ALMA MATTERS: From Ramaz to GW: Oliver Rein ’19

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Charles Spielfogel ’21

Oliver Rein ’19 is a sophomore at George Washington University (GW). He is majoring in international affairs with a concentration in security policy because he would like to learn more about the many global issues that are facing the United States today. Rein is enjoying the opportunities that Washington D.C. has to offer. A former captain of the Ramaz Mock Trial Team, he is now a member of Strategic Crisis Simulations (SCS) and is grateful to the Ramaz teachers who pushed him to grow his public speaking skills.

Charles Spielfogel: Why did you choose GW?

Oliver Rein: GW offers an unparalleled experience for college students looking to study a whole range of subjects. It’s location in the heart of D.C. gives students interested in gaining a more global perspective on current events and challenges an opportunity to get involved. 

CS: Are you still in touch with your high school friends?

OR: Yes, I’ve been fortunate to keep in touch with many of my closest friends from Ramaz and, thanks to the vast Ramaz alumni network, I’ve even been able to meet new people who graduated from Ramaz before me.

CS: What activities are you involved in on campus?

OR: GW has lots of political clubs and activities which I enjoy being a part of. One club I really enjoy is Strategic Crisis Simulations (SCS). SCS is a student-run organization where you study either an ongoing or manufactured international crisis, which could involve competing foreign policy interests, international security, emergency management, or humanitarian issues, and then spend a day acting as a policymaker or delegate representing either a state, NGO, or some other actor. The simulations incorporate many different fields which we learn about in class including diplomacy, military, intelligence, and humanitarianism. Of course, I also attend the Chabad regularly.

CS: What is the Jewish Community like at GW?

OR: Thankfully, it’s very easy to meet fellow Jews at GW. We have a Chabad with a really friendly Rabbi and there’s also a Hillel which is currently being relocated into a brand new building.

CS: Do you find the Jewish community is separated by religious affiliation? 

OR: Nobody is ostracized on the basis of their religious affiliations, but it can be harder to meet Jewish students who don’t attend Jewish functions.

CS: What are the benefits to being in Washington D.C.?

OR: Being in Washington D.C. gives you a college experience like none other. In my first semester alone, I was able to attend speeches and ask questions to high-level Washington officials like former Ambassador Nikki Haley, former Secretary of the Navy Richard Spencer, former FBI Director James Comey, and loads more. There are also incredible internship opportunities for students (I know someone who interned for the Secret Service last year), as well as lots of advisors who are happy to help you with your resume and cover letter. 

CS: Do you live on campus? How often do you leave campus?

OR: This semester, I’m living at home due to Covid restrictions. However, next semester I plan to move back there. One of the benefits to GW’s campus is that it’s built into the greater D.C. community (kind of like NYU) which makes it really easy to explore all the different sites and monuments throughout the district. For example, my freshman year I was living less than five blocks away from the White House. There’s also electric scooters everywhere that you can unlock and rent with your phone, which makes travel a lot more fun.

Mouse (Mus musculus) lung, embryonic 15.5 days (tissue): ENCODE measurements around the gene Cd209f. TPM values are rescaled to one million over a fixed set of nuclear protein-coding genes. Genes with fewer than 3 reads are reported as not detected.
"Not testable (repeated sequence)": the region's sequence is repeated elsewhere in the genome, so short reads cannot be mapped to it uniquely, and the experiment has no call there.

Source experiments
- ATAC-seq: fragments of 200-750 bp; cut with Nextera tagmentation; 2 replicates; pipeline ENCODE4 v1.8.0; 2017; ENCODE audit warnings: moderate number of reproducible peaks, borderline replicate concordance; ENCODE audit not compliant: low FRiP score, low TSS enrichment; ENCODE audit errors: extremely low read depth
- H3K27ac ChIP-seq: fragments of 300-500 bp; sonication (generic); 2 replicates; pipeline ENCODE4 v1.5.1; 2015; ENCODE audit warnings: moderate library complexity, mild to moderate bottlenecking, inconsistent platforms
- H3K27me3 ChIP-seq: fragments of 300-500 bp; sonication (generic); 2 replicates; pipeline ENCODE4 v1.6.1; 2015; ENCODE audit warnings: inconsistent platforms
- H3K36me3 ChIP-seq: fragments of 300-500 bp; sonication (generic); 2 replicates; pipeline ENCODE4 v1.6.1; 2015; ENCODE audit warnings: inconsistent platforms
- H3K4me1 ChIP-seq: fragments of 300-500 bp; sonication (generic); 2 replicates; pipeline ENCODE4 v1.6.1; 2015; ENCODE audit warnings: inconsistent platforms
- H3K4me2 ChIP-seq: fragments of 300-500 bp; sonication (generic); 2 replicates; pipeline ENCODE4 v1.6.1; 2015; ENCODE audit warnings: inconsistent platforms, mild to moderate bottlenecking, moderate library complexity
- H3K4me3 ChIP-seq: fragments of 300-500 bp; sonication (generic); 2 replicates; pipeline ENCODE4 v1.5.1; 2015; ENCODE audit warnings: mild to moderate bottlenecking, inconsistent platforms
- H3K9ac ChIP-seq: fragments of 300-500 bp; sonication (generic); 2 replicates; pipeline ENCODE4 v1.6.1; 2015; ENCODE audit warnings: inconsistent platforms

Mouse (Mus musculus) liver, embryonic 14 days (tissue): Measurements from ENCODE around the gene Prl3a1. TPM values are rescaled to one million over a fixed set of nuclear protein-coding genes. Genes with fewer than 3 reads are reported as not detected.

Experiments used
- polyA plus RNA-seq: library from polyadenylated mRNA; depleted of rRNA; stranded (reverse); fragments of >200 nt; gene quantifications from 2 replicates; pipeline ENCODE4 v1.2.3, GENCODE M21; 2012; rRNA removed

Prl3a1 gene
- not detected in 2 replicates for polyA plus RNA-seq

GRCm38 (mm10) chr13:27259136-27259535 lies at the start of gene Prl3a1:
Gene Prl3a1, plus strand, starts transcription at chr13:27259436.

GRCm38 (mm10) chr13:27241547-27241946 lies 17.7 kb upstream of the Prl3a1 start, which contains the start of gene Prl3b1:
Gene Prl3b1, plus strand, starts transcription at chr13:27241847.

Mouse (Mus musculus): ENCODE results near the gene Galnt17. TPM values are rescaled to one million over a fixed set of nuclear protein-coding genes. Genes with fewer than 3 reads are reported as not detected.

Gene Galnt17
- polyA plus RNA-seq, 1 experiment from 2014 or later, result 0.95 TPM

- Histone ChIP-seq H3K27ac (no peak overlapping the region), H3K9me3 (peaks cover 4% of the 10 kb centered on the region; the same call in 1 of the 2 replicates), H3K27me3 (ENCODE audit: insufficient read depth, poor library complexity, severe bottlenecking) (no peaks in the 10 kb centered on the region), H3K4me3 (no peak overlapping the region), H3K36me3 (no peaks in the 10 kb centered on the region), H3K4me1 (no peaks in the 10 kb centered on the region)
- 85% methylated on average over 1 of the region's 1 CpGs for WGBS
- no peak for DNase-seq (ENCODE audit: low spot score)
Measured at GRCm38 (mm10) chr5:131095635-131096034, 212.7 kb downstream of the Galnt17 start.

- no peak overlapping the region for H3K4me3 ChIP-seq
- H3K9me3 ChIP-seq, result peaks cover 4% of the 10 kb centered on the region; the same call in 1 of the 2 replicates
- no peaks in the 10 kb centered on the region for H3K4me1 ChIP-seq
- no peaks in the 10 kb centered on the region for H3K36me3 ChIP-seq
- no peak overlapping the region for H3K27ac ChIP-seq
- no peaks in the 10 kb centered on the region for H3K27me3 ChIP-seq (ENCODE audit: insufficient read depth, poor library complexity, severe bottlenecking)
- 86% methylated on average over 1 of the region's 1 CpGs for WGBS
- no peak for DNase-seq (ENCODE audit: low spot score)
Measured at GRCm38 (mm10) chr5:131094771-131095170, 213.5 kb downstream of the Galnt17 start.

CS: How has Covid affected your college experience? 

OR: Because of Covid, most students are living at home this year and classes are completely online. This has made it more difficult to meet new people, keep in touch with old friends, and to establish good relationships with professors. Hopefully, GW will go back to normal soon.

CS: Did Ramaz help prepare you academically for GW?

OR: Yes, absolutely. Ramaz has excellent teachers and faculty members who do an excellent job at preparing students for college classes. Their academic standards and insights did a great job preparing me for the rigors of college. My transition to college was very smooth and I think a big part of that stems from the maturity and respect which students are treated with at Ramaz. Some students struggle to hold themselves accountable when they don’t have parents or teachers constantly monitoring them, but (in my experience) Ramaz teachers do a great job at teaching students the importance of personal responsibility and developing sensible young adults.

CS: Are there any specific values or skills that you learnt at Ramaz that you are finding particularly useful?

OR: Two skills I learned at Ramaz which I find particularly useful at school is critical thinking and public speaking. Critical thinking is something which I was fortunate to develop in the Ramaz classroom through lengthy (and occasionally heated) conversations with my peers and teachers. Whether it was a discussion over a certain sentence in the Talmud or event in history, the opportunity to openly share my opinion always enabled me to think more deeply about my point of view. I also would like to give a shoutout to Dr. Jucovy and the Ramaz Mock Trial team which taught me public speaking. Being able to express myself with respect and clarity has helped me navigate all sorts of difficult debates and discussions in college.

CS: Is there anything else you would like to share about your experience at GW with the students of Ramaz?

OR: If you’re interested in international relations, politics, or anything else going on in the world, I highly recommend taking a look at GW.